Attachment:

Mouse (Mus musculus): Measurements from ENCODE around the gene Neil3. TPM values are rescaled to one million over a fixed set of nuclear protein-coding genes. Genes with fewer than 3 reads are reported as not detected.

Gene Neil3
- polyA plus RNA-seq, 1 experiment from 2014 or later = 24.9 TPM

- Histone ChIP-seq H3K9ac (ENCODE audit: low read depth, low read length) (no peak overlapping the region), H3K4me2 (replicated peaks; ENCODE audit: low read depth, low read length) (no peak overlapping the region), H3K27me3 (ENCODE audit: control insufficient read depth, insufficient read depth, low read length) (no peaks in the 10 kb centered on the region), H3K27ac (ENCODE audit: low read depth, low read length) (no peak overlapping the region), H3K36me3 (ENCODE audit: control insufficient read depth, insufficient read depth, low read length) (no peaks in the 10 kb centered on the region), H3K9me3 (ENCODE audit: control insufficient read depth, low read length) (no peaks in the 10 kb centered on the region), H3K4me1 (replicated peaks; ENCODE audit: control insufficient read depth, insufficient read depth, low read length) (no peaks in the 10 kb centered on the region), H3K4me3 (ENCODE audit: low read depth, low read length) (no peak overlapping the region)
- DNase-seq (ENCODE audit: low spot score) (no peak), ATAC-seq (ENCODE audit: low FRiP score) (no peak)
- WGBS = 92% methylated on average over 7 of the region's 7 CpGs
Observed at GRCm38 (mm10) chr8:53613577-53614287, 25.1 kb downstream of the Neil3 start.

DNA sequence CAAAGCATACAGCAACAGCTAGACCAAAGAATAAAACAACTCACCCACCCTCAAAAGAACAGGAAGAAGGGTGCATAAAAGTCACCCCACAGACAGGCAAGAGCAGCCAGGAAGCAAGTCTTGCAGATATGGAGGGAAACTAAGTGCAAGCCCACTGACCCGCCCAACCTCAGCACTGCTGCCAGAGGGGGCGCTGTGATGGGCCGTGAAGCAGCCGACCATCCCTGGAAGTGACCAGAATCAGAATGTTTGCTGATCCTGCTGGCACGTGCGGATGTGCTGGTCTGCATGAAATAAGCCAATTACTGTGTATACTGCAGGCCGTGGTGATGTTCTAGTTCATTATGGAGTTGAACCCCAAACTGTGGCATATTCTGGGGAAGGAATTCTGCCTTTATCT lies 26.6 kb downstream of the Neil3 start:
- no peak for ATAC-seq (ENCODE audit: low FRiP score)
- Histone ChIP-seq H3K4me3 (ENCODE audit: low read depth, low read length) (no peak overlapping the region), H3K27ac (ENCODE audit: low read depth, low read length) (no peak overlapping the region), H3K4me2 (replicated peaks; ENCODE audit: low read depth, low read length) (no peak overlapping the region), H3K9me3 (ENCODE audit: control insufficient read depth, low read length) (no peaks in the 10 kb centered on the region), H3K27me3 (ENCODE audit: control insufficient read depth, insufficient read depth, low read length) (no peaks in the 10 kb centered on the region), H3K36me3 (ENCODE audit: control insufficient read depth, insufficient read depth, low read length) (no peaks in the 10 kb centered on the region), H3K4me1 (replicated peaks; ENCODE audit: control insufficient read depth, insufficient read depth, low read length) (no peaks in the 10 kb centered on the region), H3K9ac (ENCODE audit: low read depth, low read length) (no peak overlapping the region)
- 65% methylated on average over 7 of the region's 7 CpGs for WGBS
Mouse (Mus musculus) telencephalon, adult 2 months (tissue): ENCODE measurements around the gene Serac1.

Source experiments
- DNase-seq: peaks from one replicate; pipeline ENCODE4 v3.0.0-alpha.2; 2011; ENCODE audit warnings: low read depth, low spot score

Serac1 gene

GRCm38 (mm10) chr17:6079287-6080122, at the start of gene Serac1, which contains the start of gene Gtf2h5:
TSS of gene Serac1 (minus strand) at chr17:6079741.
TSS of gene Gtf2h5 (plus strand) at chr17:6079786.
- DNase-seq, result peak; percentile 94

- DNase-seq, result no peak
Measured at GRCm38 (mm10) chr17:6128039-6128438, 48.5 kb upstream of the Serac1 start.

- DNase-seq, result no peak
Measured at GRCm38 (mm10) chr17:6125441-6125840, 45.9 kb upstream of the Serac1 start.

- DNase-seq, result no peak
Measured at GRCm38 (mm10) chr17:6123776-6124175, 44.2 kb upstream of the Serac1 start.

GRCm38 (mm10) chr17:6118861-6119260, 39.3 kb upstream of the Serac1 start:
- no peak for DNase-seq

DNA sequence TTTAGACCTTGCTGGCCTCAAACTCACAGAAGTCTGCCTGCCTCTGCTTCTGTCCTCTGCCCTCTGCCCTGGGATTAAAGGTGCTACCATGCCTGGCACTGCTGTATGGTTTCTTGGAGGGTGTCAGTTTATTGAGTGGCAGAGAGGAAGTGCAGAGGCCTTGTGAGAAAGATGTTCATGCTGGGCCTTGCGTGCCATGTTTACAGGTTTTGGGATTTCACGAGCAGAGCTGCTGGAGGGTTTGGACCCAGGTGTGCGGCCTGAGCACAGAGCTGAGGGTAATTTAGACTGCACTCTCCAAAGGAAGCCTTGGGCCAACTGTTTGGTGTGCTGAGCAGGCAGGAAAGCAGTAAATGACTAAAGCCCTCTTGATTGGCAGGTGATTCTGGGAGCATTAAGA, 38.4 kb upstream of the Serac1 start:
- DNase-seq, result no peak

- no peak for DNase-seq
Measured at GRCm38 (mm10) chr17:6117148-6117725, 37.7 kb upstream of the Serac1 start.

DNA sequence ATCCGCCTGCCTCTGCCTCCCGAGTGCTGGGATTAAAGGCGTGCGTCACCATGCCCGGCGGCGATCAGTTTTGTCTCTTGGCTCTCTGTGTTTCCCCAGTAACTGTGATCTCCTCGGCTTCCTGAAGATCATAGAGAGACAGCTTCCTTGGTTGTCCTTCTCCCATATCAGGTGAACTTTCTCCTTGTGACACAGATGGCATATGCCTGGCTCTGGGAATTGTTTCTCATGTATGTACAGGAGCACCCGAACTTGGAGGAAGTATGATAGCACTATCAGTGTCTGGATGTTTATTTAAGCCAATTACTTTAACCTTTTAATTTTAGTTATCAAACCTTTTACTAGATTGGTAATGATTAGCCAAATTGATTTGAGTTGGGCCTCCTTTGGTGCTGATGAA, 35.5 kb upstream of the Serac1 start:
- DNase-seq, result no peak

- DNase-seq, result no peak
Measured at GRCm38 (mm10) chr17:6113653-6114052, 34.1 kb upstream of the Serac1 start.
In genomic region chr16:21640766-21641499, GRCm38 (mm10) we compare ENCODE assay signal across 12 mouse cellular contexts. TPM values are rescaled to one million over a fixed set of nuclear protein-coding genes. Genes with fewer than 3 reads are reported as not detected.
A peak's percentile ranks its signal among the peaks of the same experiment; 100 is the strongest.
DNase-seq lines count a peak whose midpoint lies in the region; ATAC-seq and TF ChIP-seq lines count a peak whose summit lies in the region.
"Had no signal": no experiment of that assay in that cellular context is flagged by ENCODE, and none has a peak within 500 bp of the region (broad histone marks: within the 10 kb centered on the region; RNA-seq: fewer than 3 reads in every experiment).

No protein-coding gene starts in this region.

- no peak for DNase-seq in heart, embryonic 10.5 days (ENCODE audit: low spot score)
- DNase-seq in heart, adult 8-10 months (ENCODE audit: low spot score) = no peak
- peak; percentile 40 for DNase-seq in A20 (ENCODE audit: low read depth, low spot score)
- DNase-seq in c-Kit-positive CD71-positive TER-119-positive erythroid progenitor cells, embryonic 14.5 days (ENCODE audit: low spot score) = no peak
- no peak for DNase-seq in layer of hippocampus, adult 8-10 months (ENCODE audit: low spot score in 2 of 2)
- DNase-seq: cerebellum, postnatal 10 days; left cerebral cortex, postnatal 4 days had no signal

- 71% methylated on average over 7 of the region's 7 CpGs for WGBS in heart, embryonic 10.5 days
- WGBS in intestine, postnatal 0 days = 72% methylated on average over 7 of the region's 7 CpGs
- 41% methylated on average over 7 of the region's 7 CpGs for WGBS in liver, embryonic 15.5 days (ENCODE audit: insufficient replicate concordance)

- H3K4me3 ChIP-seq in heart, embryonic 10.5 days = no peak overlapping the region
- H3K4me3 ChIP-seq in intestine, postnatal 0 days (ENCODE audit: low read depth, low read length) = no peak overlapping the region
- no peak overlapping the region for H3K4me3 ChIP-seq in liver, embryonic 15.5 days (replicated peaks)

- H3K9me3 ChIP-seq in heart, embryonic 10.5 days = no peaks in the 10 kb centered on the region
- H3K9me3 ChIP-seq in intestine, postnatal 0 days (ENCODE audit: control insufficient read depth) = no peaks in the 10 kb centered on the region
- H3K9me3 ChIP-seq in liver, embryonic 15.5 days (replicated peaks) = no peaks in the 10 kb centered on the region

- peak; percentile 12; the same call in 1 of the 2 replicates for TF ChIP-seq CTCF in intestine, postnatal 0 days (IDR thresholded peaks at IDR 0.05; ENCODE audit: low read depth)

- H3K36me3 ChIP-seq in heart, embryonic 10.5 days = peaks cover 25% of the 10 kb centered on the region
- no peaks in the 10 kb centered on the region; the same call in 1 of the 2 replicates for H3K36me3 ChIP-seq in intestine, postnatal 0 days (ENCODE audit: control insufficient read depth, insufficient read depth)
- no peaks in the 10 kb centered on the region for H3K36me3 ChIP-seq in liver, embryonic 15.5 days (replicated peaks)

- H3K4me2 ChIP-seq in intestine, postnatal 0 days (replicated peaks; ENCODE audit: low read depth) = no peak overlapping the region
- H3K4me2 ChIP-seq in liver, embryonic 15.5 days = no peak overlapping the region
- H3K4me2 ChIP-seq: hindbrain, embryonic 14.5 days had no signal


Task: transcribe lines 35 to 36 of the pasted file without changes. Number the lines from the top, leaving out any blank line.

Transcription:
Measured at GRCm38 (mm10) chr17:6113653-6114052, 34.1 kb upstream of the Serac1 start.
In genomic region chr16:21640766-21641499, GRCm38 (mm10) we compare ENCODE assay signal across 12 mouse cellular contexts. TPM values are rescaled to one million over a fixed set of nuclear protein-coding genes. Genes with fewer than 3 reads are reported as not detected.